Léopold II was a first cousin of Queen Victoria of Britain. In 1853, he married Marie-Henriette, daughter of the Austrian archduke Joseph, palatine of Hungary, and became king of the Belgians, on his father’s death, in December 1865. Presenting himself as a philanthropist, eager to bring the benefits of Christianity, Western civilisation, and commerce to African natives—a guise that he perpetuated for many years—Léopold hosted an international conference of explorers and geographers, at the royal palace in Brussels, in 1876. Several years later, he hired the explorer Henry Morton Stanley, to be his man in Africa. For five years, Stanley travelled up and down the immense waterways of the Congo River basin, setting up trading posts, building roads, and persuading local chiefs—almost all of them illiterate—to sign treaties with Léopold. The treaties, some of which appear to have been subsequently doctored to Léopold’s liking, were then put to use by the Belgian monarch.

He persuaded first the United States and then all the major nations of Western Europe to recognise a huge swath of Central Africa—roughly the same territory as the modern-day Democratic Republic of the Congo—as his personal property. He called it État Indépendant du Congo, the Congo Free State. It was the world’s only private colony, and Léopold referred to himself as its “proprietor.”

The king then embarked on an ultimately successful effort to make a vast fortune from his new possession. Initially he was most interested in ivory, a material that was greatly valued in the days before plastics, because it could be carved into a great variety of shapes—statuettes, jewellery, piano keys, false teeth, and more. For some years, ivory was a principal source of the great wealth that Léopold and his associates drew from the new colony.

Between 1880 and 1920, the population of the Congo may have been slashed by up to 50 percent, from perhaps 20 million people at the beginning of that period, to an estimated 10 million at the end. His forced-labour system for gathering rubber was swiftly copied by French, German, and Portuguese colonial officials, with equally fatal results. Because the system’s effects in the Congo could so easily be blamed on one man, who could safely be attacked, because he did not represent a great power, an international outcry focused on Leopold. That pressure finally forced him to relinquish his ownership of the territory, and it became the Belgian Congo in 1908. Léopold, however, made the Belgian government pay him for his prized possession. He died the following year. Because his only son had predeceased him, Léopold’s nephew, Albert I, succeeded to the throne.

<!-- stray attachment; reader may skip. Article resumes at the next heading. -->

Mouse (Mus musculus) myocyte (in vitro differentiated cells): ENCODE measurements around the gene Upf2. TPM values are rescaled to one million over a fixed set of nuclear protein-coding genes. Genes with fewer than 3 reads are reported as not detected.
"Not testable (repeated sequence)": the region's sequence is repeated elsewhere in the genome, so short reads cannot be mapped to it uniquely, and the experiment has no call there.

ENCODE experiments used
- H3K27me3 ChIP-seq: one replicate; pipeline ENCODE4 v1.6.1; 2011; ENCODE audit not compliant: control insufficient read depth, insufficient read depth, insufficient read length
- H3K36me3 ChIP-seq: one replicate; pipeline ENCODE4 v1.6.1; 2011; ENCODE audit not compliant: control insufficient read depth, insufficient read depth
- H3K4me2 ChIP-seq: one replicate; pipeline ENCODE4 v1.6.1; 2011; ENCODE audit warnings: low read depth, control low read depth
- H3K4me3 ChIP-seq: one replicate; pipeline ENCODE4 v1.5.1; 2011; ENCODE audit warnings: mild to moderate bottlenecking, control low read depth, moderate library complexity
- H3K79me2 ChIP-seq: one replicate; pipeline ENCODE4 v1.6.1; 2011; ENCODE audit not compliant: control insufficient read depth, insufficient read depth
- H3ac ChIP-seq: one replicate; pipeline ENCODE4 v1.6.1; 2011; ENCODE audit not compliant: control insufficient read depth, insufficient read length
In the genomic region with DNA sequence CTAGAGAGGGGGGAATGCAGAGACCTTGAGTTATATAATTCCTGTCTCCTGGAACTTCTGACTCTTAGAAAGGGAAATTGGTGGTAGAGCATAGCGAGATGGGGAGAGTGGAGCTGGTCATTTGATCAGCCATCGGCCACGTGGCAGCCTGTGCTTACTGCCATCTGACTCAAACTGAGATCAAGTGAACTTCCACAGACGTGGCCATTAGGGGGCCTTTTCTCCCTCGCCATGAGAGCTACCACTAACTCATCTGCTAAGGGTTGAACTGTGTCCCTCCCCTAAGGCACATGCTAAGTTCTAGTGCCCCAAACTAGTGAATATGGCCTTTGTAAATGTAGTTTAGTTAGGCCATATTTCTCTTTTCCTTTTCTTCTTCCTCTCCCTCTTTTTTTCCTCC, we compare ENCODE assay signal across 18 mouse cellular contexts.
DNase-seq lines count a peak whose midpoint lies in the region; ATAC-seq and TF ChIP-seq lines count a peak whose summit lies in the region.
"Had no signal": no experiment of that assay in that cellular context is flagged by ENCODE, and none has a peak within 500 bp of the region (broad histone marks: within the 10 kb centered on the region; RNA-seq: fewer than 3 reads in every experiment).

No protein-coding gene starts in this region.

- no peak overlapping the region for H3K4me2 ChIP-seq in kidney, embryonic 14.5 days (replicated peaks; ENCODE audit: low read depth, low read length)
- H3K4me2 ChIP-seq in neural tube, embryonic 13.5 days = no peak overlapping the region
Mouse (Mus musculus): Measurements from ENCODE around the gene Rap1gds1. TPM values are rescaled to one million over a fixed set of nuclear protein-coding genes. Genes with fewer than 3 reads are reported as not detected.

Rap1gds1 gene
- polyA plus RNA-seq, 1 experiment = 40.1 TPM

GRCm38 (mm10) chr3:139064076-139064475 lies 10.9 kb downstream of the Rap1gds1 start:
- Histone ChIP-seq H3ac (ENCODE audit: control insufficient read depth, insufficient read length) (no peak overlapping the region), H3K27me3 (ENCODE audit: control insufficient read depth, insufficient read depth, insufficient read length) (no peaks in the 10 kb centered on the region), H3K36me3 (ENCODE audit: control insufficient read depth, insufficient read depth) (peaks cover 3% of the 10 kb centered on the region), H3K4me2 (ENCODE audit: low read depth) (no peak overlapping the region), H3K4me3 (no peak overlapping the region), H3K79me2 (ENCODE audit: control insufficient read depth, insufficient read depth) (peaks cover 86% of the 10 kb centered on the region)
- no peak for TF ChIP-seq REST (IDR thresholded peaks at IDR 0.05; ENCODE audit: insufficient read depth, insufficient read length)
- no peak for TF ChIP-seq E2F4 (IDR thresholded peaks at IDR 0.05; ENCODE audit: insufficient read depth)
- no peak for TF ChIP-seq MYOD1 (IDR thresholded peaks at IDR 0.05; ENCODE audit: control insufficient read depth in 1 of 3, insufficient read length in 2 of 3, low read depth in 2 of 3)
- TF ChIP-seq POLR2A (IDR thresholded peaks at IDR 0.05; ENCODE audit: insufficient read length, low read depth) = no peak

He is remembered in Belgium for some of what he built with his Congo wealth, such as the monumental Arcade du Cinquantenaire in Brussels, and for his advocacy of strong fortifications in the eastern part of the country, which slowed the advance of German troops in 1914 at the beginning of World War I. His most important legacy, however, remains the human catastrophe that the rubber forced-labour system brought to the Congo—a heritage that continued to echo in that region more than a century after Léopold’s death.

--Adam Hochschild, excerpted from Encyclopædia Britannica

George Washington Williams, by John Hope Franklin

In "George Washington Williams", John Hope Franklin reconstructs the life of the controversial, self-made black intellectual who wrote the first history of African Americans in the United States. Awarded the Clarence L. Holte Literary Prize, this book traces Franklin's forty-year quest for Williams's story, a story largely lost to history until this volume was first published in 1985. The result, part biography and part social history, is a unique consideration of a pioneering historian by his most distinguished successor. Williams, who lived from 1849 to 1891, had a remarkable career as soldier, minister, journalist, lawyer, politician, free-lance diplomat, and African traveller, as well as a historian. While Franklin reveals the accomplishments of this neglected figure and emphasises the racism that curtailed Williams's many talents, he also highlights the personal weaknesses that damaged Williams's relationships and career.

Williams led the way in presenting African American history accurately through the use of oral history and archival research, sought to legitimise it as a field of historical study, and spoke out in support of an American Negro Historical Society and as a critic of European imperialism in Africa. He also became erratic and faithless to his family and creditors, and died at the age of forty-one, destitute, and alienated from family and friends. "George Washington Williams" is nothing less than a classic biography of a brilliant, though flawed individual, whose "History of the Negro Race in America" remains a landmark in African American history and American intellectual history.

Tarzan Goes to India, 1962

Jock Mahoney as Tarzan

Feroz Khan as Prince Raghu Kumar

Simi (Garewal) as Princess Kamara

Abbas Khan (Sanjay Khan) as the Pilot

Tarzan is called to India to save three hundred elephants that will be drowned if a dam is opened to create a man-made lake to power an electric plant. Tarzan is pitted against two engineers, who ignore the catastrophic results their work will create.


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About Siraj Syed

Syed Siraj
(Siraj Associates)

Siraj Syed is a film-critic since 1970 and a Former President of the Freelance Film Journalists' Combine of India.

He is the India Correspondent of and a member of FIPRESCI, the international Federation of Film Critics, Munich, Germany

Siraj Syed has contributed over 1,015 articles on cinema, international film festivals, conventions, exhibitions, etc., most recently, at IFFI (Goa), MIFF (Mumbai), MFF/MAMI (Mumbai) and CommunicAsia (Singapore). He often edits film festival daily bulletins.

He is also an actor and a dubbing artiste. Further, he has been teaching media, acting and dubbing at over 30 institutes in India and Singapore, since 1984.

Bandra West, Mumbai